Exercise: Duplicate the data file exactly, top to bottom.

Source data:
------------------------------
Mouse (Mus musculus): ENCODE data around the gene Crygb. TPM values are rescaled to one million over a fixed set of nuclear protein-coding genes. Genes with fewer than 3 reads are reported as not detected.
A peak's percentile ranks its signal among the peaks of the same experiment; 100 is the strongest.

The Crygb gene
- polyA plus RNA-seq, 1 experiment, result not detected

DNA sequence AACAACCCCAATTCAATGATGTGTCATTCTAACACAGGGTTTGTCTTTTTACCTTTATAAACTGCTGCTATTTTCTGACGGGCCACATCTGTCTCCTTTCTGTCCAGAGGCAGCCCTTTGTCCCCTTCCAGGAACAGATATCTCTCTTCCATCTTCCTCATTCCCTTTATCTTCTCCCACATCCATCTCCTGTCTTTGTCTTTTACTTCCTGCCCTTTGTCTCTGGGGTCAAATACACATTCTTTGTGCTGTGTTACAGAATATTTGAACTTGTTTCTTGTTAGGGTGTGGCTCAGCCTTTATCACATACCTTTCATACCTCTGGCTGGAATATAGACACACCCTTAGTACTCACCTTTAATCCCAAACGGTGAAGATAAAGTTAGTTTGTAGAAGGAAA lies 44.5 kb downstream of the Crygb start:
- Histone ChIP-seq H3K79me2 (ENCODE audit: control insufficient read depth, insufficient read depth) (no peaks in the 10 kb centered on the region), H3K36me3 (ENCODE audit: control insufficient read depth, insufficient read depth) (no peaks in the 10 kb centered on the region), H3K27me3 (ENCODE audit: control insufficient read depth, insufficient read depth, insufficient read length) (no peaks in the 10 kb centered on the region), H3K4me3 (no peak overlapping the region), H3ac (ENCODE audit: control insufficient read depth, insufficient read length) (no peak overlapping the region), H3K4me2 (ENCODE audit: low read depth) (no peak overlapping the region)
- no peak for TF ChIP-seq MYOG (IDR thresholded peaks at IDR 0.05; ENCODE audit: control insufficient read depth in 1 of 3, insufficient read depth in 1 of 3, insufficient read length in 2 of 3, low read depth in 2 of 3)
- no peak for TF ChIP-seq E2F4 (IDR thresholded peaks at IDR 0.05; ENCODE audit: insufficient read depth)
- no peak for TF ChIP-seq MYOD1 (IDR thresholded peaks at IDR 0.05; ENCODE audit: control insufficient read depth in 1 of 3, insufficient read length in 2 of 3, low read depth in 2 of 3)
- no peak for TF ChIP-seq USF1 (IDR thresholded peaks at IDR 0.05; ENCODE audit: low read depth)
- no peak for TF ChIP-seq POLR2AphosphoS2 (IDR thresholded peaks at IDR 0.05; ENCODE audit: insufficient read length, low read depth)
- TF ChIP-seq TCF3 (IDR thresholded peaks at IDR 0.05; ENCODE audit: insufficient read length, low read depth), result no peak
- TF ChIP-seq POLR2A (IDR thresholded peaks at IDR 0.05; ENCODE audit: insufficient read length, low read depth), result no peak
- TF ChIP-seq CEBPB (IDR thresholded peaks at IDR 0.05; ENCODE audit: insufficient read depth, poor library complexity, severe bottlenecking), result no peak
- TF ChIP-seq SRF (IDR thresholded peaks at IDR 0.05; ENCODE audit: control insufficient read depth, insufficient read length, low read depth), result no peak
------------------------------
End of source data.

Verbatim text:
Mouse (Mus musculus): ENCODE data around the gene Crygb. TPM values are rescaled to one million over a fixed set of nuclear protein-coding genes. Genes with fewer than 3 reads are reported as not detected.
A peak's percentile ranks its signal among the peaks of the same experiment; 100 is the strongest.

The Crygb gene
- polyA plus RNA-seq, 1 experiment, result not detected

DNA sequence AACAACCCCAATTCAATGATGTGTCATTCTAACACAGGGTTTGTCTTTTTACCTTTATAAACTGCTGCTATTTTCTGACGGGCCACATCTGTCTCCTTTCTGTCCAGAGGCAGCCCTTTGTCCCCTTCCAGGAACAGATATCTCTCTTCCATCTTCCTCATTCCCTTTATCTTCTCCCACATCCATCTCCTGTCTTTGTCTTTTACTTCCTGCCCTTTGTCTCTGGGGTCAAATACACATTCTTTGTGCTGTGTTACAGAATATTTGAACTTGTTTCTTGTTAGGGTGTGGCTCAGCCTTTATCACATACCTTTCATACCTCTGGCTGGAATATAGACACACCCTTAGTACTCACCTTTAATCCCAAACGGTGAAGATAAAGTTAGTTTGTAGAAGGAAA lies 44.5 kb downstream of the Crygb start:
- Histone ChIP-seq H3K79me2 (ENCODE audit: control insufficient read depth, insufficient read depth) (no peaks in the 10 kb centered on the region), H3K36me3 (ENCODE audit: control insufficient read depth, insufficient read depth) (no peaks in the 10 kb centered on the region), H3K27me3 (ENCODE audit: control insufficient read depth, insufficient read depth, insufficient read length) (no peaks in the 10 kb centered on the region), H3K4me3 (no peak overlapping the region), H3ac (ENCODE audit: control insufficient read depth, insufficient read length) (no peak overlapping the region), H3K4me2 (ENCODE audit: low read depth) (no peak overlapping the region)
- no peak for TF ChIP-seq MYOG (IDR thresholded peaks at IDR 0.05; ENCODE audit: control insufficient read depth in 1 of 3, insufficient read depth in 1 of 3, insufficient read length in 2 of 3, low read depth in 2 of 3)
- no peak for TF ChIP-seq E2F4 (IDR thresholded peaks at IDR 0.05; ENCODE audit: insufficient read depth)
- no peak for TF ChIP-seq MYOD1 (IDR thresholded peaks at IDR 0.05; ENCODE audit: control insufficient read depth in 1 of 3, insufficient read length in 2 of 3, low read depth in 2 of 3)
- no peak for TF ChIP-seq USF1 (IDR thresholded peaks at IDR 0.05; ENCODE audit: low read depth)
- no peak for TF ChIP-seq POLR2AphosphoS2 (IDR thresholded peaks at IDR 0.05; ENCODE audit: insufficient read length, low read depth)
- TF ChIP-seq TCF3 (IDR thresholded peaks at IDR 0.05; ENCODE audit: insufficient read length, low read depth), result no peak
- TF ChIP-seq POLR2A (IDR thresholded peaks at IDR 0.05; ENCODE audit: insufficient read length, low read depth), result no peak
- TF ChIP-seq CEBPB (IDR thresholded peaks at IDR 0.05; ENCODE audit: insufficient read depth, poor library complexity, severe bottlenecking), result no peak
- TF ChIP-seq SRF (IDR thresholded peaks at IDR 0.05; ENCODE audit: control insufficient read depth, insufficient read length, low read depth), result no peak